Believe it or not, it almost doesn’t matter what happens from here. Liz’s Vertical Questioning (and her willingness to be vulnerable by sharing her own sad feelings) has helped Craig access his true feelings. And now they have shared what I call an emotional-meeting-of-the-minds.

It is truly a golden moment. Craig and Liz have both sat with their strong emotions together and felt each other’s pain. This moment forms the glue that will bind them together and keep their love and their passion strong.

So don’t be afraid. Ask those hard questions. Challenge your partner, and challenge yourself. It’s the best way to show, and strengthen your love.

To learn more about Horizontal and Vertical Questioning, Childhood Emotional Neglect, and how to build the emotional skills that are needed for a strong marriage, see the book, Running On Empty No More: Transform Your Relationships With Your Partner, Your Parent & Your Children.

A version of this article originally appeared on Psychcentral.com. It has been republished here with the permission of the author.

Jonice

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Jennifer - October 6, 2019 Reply

I have tried this method of communicating with my partner. Often his actions don’t match his words. He’ll tell me he’s not angry, or that we’re fine, but I see him turn away, or reject my attempts to reach out physically- e.g. an embrace or a tender touch, or suddenly change his disposition from warm and friendly to cold and incommunicative), he will
Either become furious because he thinks I’m “lying, trying give him emotions he doesn’t have”, or he mocks me, says I’m being ridiculous, “overthinking”.

    Jonice - October 7, 2019 Reply

    Dear Jennifer, please go see a therapist. Check the Find a CEN Therapist page on this website. Take your husband if he will go, but go alone if not.
    This is important. It is not OK for you to continue on like this.

SV - July 30, 2019 Reply

How can one start asking these questions when a spouse won’t or isn’t interested in opening up. Have been reading your 1st book on CEN, and working on healing from past trauma beside the CEN. As I show and express more emotion especially when we’re having a conflict/ disagreement, it seems more difficult for him to accept. Eg. Yesterday I was very upset because my spouse promised he would help me with something that was a lot of work. This was said to me over a week ago, and then he wasn’t there to help, even though he saw how much there was to do and left. When he got home later I told him how I felt and his reply was that I should have said something. My answer was that why do I have to ask again, when he was the one who committed to saying over a week ago he will help with it. How is it that I can remember and see when help is needed and give it, but he can’t. His reply to that was , that I know he forgets things because his mind his busy with so much and the same pattern happens with others, not just me. So I should have reminded and asked him to come help. And yet I feel I shouldn’t have too, especially when he made that commitment to me & that I am not just ‘others’ but his wife. Which makes me feel disconnected from him when he does this.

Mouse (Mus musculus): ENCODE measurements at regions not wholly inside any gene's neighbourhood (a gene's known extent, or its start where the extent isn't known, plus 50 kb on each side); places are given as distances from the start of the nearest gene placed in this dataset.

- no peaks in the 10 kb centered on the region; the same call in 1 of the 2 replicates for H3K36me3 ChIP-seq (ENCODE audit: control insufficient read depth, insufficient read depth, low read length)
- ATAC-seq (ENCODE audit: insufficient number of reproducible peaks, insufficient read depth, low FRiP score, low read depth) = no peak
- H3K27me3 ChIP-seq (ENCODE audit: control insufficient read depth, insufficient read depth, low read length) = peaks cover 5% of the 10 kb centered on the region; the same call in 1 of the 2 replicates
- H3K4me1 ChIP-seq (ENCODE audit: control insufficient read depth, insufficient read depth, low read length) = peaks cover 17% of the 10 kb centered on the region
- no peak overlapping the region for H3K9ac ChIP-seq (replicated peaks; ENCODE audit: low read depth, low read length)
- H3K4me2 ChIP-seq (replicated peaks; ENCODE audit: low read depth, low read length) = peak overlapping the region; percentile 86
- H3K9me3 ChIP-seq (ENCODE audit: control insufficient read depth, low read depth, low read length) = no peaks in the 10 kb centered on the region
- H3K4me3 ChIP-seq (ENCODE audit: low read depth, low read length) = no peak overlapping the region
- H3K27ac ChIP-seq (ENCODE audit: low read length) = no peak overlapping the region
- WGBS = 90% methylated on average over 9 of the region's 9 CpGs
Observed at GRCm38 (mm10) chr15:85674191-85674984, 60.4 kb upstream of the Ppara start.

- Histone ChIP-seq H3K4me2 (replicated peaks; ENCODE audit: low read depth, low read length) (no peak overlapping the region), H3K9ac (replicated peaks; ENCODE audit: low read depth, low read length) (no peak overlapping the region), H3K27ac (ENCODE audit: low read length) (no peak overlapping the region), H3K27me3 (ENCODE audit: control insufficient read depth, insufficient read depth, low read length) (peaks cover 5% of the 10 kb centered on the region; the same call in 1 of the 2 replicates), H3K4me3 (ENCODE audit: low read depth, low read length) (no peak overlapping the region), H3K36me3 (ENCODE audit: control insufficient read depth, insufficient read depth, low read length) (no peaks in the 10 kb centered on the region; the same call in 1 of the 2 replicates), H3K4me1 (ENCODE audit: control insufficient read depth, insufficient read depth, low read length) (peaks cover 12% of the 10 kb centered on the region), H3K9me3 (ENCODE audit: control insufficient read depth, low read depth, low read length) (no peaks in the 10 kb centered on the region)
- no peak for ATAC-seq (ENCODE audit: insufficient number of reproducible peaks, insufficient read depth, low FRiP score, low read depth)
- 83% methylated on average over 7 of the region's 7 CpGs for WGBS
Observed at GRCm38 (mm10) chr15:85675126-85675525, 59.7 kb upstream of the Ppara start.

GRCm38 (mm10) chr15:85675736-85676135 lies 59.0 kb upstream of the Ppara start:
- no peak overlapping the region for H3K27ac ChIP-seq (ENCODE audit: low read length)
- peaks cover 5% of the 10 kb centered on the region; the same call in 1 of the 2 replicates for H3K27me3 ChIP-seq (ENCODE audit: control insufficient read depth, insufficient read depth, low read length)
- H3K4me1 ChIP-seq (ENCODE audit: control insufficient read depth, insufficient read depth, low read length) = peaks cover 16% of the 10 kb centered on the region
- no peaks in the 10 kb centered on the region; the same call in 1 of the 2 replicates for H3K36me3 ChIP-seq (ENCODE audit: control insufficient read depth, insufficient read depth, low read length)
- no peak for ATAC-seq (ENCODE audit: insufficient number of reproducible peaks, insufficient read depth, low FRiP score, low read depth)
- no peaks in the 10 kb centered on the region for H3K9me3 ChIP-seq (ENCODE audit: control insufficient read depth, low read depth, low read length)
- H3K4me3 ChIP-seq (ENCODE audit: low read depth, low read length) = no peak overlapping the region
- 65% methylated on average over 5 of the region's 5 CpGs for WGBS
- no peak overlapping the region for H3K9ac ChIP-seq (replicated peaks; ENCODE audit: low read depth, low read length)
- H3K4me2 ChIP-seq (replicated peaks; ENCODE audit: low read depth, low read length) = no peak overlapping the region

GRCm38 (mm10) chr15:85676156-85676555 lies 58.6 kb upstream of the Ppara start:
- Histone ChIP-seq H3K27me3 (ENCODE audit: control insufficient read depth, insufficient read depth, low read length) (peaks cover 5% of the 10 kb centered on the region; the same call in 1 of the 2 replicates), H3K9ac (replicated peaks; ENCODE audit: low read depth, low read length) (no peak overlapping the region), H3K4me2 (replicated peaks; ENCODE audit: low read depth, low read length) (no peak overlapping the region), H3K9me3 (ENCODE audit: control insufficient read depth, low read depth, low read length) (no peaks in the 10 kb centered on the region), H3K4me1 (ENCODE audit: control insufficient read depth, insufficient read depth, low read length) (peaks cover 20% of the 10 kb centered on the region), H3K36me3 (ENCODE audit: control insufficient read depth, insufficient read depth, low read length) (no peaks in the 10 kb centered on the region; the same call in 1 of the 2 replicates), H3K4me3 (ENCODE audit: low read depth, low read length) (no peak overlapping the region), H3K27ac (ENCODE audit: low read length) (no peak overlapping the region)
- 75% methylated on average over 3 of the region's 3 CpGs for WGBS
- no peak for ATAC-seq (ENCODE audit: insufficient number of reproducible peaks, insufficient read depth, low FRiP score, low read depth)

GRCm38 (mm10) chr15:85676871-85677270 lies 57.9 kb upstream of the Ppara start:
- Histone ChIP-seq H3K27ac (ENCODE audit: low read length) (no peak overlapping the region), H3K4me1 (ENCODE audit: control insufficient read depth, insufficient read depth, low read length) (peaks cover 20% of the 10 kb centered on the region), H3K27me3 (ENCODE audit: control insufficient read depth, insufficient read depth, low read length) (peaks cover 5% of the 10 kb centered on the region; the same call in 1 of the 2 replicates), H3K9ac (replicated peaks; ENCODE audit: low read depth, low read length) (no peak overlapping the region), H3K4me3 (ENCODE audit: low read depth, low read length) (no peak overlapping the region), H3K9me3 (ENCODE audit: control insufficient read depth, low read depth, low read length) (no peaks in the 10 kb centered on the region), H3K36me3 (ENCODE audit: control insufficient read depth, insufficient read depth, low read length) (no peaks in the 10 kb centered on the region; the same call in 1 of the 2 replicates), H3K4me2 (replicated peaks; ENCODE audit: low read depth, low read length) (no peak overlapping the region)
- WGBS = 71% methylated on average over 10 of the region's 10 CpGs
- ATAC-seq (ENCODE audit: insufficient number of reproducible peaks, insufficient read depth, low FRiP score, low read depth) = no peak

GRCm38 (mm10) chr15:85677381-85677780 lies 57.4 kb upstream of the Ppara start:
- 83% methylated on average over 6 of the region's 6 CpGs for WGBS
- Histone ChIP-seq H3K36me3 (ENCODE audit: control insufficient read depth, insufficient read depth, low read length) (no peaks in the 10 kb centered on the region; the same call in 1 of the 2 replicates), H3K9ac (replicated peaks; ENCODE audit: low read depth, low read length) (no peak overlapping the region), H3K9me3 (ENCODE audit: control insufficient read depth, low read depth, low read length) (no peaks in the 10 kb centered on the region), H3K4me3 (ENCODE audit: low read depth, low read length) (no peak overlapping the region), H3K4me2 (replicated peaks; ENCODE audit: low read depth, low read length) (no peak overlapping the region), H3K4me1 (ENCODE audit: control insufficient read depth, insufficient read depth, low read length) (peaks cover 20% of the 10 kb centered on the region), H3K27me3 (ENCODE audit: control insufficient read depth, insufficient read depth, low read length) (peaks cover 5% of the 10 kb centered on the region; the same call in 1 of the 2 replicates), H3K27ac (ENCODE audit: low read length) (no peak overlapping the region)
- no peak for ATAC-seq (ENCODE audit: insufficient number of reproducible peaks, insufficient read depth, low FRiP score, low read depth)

I want to be able to ask vertical questions and from past experience in trying, he isn’t willing to be open with me.
So how can I do this? I love him and feel a somewhat emotional disconnection in our marriage. And am not always open and true to telling him exactly how I feel for fear of hurting him.

    Jonice - July 30, 2019 Reply

    Dear SV, it sounds like emotion skills like how to communicate while upset or angry are lacking in the relationship. I suggest you try to get your husband to read Running On Empty, and also to go see an CEN couples therapist with you.

Mho - July 30, 2019 Reply

Thanks Dr. Jonice your articles, hard work and contribution are really appreciated and helpful!

    Jonice - July 30, 2019 Reply

    I am very glad to hear that Mho. Take care!

JP - July 29, 2019 Reply

It’s hard to handle vertical questions when they feel like they have an assumption built into them that doesn’t match my reality. Or the question is really about calming the person’s own fears instead of any real concern about me. I know I can start working on this myself, but there are so many layers of hurt to get past, it feels impossible.

    Jonice - July 29, 2019 Reply

    Dear JP, it must be your parents or someone in your current life (or both) who was/is questioning you in this way. You are right. That is not how vertical questioning is supposed to go. But please keep in mind that well-meaning people who care about you do not ask questions that way.

      JP - July 30, 2019 Reply

      Yes, someone currently. I feel like a crazy person because I don’t know whether I’m being overly sensitive and am reading things into the question or if it’s really there. Also, if I confront the person about it, they defend themselves and say they just care, but if I’m silent, nothing ever changes either. Trying to trust God to bring about the right situations to bring understanding and true care and healing in the hurt places.

        SV - July 30, 2019 Reply

        This resonates so much.